Head of operations at Kass FM, a radio station in Nairobi, Joshua Arap Sang is currently being tried by the ICC. He is charged with crimes against humanity perpetrated in the aftermath of the Kenyan post-election crisis.
Uhuhu Muigai Kenyatta, former Deputy Prime Minister, was indicted for crimes against humanity in January, 2012 for his role in the 2007 crisis.
Francis Kimmi Muthaura, former Head of the Kenyan Public Service, is charged as an indirect co-perpetrator of crimes against humanity in the post-election crisis of 2007.
Perhaps the most famous member of this list, Joseph Kony is currently wanted by the ICC for the atrocities he committed as leader of the Lord’s Resistance Army, a militia that once operated in Uganda. The charges include twelve counts of crimes against humanity including murder and sexual-enslavement, and twenty-one counts of war crimes, including the use of child soldiers.
Joseph Kony’s right-hand man in the LRA, Vincent Otti is being sought by the ICC for eleven counts of crimes against humanity and twenty-one counts of war crimes.
The ICC charged Okot Odhiambo, the deputy army commander of the LRA, with two counts of crimes against humanity and eight counts of war crimes. Odhiambo allegedly tried to defect from the LRA and negotiate a return to Uganda in 2009. He is still reportedly at large and wanted by the ICC.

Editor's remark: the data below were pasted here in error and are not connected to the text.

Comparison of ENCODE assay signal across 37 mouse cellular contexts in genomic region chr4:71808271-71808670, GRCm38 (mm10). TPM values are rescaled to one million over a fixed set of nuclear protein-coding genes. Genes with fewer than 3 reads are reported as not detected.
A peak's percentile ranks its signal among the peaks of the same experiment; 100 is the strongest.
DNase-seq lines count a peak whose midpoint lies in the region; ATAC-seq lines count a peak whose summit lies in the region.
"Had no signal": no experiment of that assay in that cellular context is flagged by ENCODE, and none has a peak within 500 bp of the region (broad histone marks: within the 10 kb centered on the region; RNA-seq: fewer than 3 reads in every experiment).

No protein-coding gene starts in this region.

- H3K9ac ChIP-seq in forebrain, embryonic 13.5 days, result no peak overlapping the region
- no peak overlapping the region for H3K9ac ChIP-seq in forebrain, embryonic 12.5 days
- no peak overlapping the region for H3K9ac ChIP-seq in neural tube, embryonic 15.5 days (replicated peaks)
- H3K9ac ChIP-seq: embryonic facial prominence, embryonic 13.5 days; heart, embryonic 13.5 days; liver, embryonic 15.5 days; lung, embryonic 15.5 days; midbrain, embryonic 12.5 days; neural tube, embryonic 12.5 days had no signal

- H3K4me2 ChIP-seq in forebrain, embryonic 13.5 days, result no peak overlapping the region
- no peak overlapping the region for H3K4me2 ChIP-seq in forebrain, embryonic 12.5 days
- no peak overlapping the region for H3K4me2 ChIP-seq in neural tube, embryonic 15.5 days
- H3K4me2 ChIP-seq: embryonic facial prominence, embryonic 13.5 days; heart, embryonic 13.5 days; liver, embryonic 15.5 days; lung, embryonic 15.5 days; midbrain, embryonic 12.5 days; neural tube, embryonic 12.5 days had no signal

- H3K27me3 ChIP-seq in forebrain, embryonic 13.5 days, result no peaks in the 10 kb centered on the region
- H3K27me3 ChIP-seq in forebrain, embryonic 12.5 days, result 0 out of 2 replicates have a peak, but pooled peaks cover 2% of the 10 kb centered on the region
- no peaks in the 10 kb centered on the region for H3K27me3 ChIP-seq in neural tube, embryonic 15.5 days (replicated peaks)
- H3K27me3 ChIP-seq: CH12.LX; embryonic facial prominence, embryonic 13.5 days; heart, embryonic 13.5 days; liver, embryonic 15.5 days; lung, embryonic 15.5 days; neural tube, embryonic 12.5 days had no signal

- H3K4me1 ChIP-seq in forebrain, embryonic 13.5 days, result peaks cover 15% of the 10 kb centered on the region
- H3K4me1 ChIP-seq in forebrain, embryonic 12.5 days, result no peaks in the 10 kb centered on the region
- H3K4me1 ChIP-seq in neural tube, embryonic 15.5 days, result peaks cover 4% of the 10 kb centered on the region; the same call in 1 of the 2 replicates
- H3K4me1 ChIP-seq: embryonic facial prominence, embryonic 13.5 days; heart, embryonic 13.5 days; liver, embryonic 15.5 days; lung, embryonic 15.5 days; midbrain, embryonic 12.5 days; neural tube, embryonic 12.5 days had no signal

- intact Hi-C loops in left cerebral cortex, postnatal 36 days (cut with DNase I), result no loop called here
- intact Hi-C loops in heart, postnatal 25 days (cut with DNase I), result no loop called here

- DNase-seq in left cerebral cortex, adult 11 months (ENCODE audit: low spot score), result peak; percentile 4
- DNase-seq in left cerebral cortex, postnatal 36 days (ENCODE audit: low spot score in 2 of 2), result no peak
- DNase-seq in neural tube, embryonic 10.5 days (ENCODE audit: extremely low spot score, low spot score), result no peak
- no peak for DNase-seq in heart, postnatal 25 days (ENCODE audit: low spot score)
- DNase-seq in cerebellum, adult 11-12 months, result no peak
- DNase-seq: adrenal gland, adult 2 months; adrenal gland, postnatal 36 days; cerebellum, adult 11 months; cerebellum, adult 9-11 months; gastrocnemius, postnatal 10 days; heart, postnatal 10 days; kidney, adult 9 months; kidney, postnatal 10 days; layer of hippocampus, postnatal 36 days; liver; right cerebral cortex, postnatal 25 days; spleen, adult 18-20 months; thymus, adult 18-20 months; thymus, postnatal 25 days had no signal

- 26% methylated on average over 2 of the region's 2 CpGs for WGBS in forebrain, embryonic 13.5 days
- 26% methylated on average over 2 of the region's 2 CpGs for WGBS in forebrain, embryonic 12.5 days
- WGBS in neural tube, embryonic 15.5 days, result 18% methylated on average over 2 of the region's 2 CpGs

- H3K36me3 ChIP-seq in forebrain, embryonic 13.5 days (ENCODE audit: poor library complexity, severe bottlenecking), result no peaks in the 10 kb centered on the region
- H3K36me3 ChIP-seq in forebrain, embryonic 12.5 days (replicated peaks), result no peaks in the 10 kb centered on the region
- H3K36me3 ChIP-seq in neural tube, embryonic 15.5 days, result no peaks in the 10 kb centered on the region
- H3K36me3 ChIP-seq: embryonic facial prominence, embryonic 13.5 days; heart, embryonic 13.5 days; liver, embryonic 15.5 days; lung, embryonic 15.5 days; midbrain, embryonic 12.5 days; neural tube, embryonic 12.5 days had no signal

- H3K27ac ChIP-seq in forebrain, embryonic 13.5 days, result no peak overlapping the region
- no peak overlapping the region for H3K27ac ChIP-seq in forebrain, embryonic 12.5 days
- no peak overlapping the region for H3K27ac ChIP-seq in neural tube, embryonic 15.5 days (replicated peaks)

Dominic Ongwen was charged with three counts of crimes against humanity and four counts of war crimes for his involvement as a brigade commander in the Lord’s Resistance Army. In 2005, he was incorrectly reported dead.
Omar Hassan Ahmad Al Bashir is the current president of Sudan. In 2008, the chief prosecutor of the ICC called for an arrest warrant to be issued against Bashir, citing crimes committed against humanity, war crimes, and genocide in Darfur. But the Sudanese government, which was not part of the treaty that created the ICC, refused to hand Bashir over. Then in 2009, the ICC issued an arrest warrant for Bashir—the first time that a warrant was issued for a sitting head of state—and charged him with war crimes and crimes against humanity, though not with genocide. A second arrest warrant charging him with genocide was issued in 2010.
Ahmad Harun, a former Sudanese minister, is currently wanted by the ICC for twenty counts of crimes against humanity and twenty-two counts of war crimes in relation to the conflict in Darfur.
Ali Kushayb, former leader of the Janjaweed militia in Sudan, is sought by the ICC for twenty-two counts of crimes against humanity and twenty eight counts of war crimes in Darfur. A witness of the crimes describes Kushayb’s forces torturing villagers by methods such as pulling out their fingernails.
The current Minister of National Defense for Sudan, Abdel Raheem Muhammad Hussein, is accused of seven crimes against humanity and six war crimes. On March 12, 2012 the ICC issued a warrant for his arrest.
Democratic Republic of Congo
Bosco Ntaganda is the alleged former Deputy Chief of Staff for FPLC, an armed militia group operating in the Democratic Republic of Congo. He is sought by the ICC for the recruitment and deployment of child soldiers in that country’s civil war.